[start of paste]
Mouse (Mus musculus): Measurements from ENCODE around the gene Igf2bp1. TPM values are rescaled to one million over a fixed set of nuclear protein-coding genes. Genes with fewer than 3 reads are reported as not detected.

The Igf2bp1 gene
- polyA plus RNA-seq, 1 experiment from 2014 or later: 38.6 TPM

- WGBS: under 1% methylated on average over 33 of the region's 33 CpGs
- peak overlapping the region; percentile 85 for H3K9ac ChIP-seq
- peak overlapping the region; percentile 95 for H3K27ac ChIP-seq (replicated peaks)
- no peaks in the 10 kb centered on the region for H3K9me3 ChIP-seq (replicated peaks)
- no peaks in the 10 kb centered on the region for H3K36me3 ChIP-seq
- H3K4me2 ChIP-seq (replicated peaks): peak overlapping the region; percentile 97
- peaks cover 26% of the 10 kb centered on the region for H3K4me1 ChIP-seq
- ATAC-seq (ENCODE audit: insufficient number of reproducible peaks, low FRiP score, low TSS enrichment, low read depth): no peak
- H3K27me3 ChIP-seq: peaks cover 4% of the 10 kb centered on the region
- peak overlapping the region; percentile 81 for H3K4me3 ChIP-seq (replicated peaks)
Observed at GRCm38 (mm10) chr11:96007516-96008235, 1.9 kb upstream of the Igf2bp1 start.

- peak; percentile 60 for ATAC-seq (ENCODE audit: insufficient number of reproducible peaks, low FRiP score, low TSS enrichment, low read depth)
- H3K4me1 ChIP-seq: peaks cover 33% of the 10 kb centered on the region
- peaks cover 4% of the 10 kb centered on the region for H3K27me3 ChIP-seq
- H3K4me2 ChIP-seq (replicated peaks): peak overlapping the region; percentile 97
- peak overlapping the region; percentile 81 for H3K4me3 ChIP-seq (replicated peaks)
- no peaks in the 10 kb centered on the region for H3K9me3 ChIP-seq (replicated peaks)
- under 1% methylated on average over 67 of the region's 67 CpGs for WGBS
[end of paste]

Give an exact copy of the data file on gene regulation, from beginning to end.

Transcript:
Mouse (Mus musculus): Measurements from ENCODE around the gene Igf2bp1. TPM values are rescaled to one million over a fixed set of nuclear protein-coding genes. Genes with fewer than 3 reads are reported as not detected.

The Igf2bp1 gene
- polyA plus RNA-seq, 1 experiment from 2014 or later: 38.6 TPM

- WGBS: under 1% methylated on average over 33 of the region's 33 CpGs
- peak overlapping the region; percentile 85 for H3K9ac ChIP-seq
- peak overlapping the region; percentile 95 for H3K27ac ChIP-seq (replicated peaks)
- no peaks in the 10 kb centered on the region for H3K9me3 ChIP-seq (replicated peaks)
- no peaks in the 10 kb centered on the region for H3K36me3 ChIP-seq
- H3K4me2 ChIP-seq (replicated peaks): peak overlapping the region; percentile 97
- peaks cover 26% of the 10 kb centered on the region for H3K4me1 ChIP-seq
- ATAC-seq (ENCODE audit: insufficient number of reproducible peaks, low FRiP score, low TSS enrichment, low read depth): no peak
- H3K27me3 ChIP-seq: peaks cover 4% of the 10 kb centered on the region
- peak overlapping the region; percentile 81 for H3K4me3 ChIP-seq (replicated peaks)
Observed at GRCm38 (mm10) chr11:96007516-96008235, 1.9 kb upstream of the Igf2bp1 start.

- peak; percentile 60 for ATAC-seq (ENCODE audit: insufficient number of reproducible peaks, low FRiP score, low TSS enrichment, low read depth)
- H3K4me1 ChIP-seq: peaks cover 33% of the 10 kb centered on the region
- peaks cover 4% of the 10 kb centered on the region for H3K27me3 ChIP-seq
- H3K4me2 ChIP-seq (replicated peaks): peak overlapping the region; percentile 97
- peak overlapping the region; percentile 81 for H3K4me3 ChIP-seq (replicated peaks)
- no peaks in the 10 kb centered on the region for H3K9me3 ChIP-seq (replicated peaks)
- under 1% methylated on average over 67 of the region's 67 CpGs for WGBS